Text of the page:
On this particular visit, Brad indicated he was curious how many classrooms in our school were de-fronted. He asked about times when I’ve walked into classrooms and thought, “hey, where is the teacher?” only to notice he/she is sitting beside a student, blending into the learning. We did our morning walk-about through our school, popping into every classroom, speaking with kids and speaking with teachers…after we found them! As we were doing this, that thought I talked about earlier kept flashing over and over in my head.

We can have all the strategies, research, and resources in the world, but our impact will not be maximized without the willingness of our adults to have a flexible, growth mindset.

By this, I mean, the adults that are working with our students need to believe, if they do not learn how I teach, I need to change how I teach. In the past, the onus was on the students to change how they learn to match the teaching style of the sage on the stage. I was a victim of this as a student. I suffered through classes where notes were dictated, followed by questions that were not intended to invite me to think, but to remember what was dictated earlier.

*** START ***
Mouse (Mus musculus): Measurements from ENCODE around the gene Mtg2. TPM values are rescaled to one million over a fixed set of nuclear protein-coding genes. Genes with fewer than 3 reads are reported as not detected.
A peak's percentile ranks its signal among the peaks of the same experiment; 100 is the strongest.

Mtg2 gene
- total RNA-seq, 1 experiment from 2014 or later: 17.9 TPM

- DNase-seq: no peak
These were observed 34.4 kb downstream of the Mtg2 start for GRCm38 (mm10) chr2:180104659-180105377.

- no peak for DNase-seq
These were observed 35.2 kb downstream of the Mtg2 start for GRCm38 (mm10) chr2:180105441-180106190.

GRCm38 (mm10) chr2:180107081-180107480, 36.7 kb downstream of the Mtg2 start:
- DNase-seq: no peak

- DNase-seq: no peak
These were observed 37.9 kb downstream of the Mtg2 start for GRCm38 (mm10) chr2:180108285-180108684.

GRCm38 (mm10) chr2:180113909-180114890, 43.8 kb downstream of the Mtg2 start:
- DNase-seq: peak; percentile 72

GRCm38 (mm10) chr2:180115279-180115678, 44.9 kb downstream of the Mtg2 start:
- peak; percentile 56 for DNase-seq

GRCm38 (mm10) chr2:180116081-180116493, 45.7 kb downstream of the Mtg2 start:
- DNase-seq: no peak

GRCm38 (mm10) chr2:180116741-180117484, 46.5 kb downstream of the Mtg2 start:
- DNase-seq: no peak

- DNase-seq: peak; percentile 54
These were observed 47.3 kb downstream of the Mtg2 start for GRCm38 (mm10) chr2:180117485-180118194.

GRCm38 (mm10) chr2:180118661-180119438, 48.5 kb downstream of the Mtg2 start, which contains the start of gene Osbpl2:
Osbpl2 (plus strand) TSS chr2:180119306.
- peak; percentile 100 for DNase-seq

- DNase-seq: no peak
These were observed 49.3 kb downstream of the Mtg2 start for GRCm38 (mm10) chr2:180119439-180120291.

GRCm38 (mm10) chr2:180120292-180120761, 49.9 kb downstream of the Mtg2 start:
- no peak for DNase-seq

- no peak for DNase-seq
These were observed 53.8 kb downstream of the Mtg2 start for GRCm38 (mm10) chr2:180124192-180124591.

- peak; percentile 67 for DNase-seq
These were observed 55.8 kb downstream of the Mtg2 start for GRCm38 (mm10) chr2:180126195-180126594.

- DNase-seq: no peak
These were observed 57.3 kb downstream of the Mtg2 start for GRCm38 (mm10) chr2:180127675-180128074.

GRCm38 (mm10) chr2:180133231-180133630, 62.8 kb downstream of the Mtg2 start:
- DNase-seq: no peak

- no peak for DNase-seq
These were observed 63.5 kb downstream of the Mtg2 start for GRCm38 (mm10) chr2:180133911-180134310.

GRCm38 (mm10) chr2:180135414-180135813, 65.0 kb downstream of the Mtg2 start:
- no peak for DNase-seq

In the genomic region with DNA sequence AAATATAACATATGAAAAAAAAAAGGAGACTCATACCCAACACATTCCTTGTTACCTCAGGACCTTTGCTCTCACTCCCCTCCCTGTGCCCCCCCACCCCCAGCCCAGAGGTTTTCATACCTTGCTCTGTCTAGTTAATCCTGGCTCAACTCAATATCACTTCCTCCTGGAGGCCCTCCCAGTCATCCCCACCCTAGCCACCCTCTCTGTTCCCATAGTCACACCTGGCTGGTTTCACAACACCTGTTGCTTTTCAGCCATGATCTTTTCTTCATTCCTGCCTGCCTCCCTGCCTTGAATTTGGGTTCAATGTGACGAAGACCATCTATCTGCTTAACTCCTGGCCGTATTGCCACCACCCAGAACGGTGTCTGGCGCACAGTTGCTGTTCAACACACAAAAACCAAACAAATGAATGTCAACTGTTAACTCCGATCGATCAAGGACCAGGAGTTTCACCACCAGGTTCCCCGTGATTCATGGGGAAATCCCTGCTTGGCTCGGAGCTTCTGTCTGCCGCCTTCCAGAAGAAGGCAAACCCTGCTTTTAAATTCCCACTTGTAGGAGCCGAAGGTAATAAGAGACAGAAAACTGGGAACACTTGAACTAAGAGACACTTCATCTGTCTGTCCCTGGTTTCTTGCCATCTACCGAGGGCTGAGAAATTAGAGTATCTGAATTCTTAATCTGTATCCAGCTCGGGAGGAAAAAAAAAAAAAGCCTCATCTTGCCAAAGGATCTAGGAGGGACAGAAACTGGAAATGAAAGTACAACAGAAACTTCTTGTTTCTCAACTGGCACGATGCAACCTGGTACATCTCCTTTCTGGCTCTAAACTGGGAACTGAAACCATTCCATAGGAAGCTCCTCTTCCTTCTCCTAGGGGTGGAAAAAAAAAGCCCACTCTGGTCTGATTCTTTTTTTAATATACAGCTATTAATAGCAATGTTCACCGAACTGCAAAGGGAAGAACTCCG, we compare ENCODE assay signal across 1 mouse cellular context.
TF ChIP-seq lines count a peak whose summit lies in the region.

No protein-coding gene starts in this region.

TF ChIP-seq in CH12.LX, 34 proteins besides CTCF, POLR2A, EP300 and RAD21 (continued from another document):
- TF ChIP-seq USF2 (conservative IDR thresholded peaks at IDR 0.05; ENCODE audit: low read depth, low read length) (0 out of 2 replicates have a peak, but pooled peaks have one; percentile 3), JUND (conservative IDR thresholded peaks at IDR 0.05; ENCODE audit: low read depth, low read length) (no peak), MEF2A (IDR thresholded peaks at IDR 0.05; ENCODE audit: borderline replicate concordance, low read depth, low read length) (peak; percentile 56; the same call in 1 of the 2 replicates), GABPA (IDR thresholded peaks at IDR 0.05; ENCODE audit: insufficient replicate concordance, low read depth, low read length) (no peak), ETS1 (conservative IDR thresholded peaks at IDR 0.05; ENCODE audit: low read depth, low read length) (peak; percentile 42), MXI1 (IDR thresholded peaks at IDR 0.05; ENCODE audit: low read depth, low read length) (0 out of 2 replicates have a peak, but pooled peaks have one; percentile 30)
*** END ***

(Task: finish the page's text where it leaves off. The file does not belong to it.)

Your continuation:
We can de-front our rooms, add couches, carpets, pillows, plants, vertical surfaces, and flexible seating arrangements. We can Tweet, use See-Saw, Class Dojo, FreshGrade, and Instagram…BUT…if we, the adults, do not change, nothing will change. It is a mindset, it is about letting go of the control, it is about putting the student at the center.

And it is very difficult!

So, what do YOU think?

  • Because this is such complex, demanding work, what do you do or what have you seen that works?
  • what does a de-fronted classroom mean to you?
  • can a classroom with straight rows be a student centered classroom?
  • why do so many teachers, with incredible intentions, try, but revert back to old practices?

I’d love to hear your thoughts. Let’s keep the conversation going!

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Creating Waves for our Learners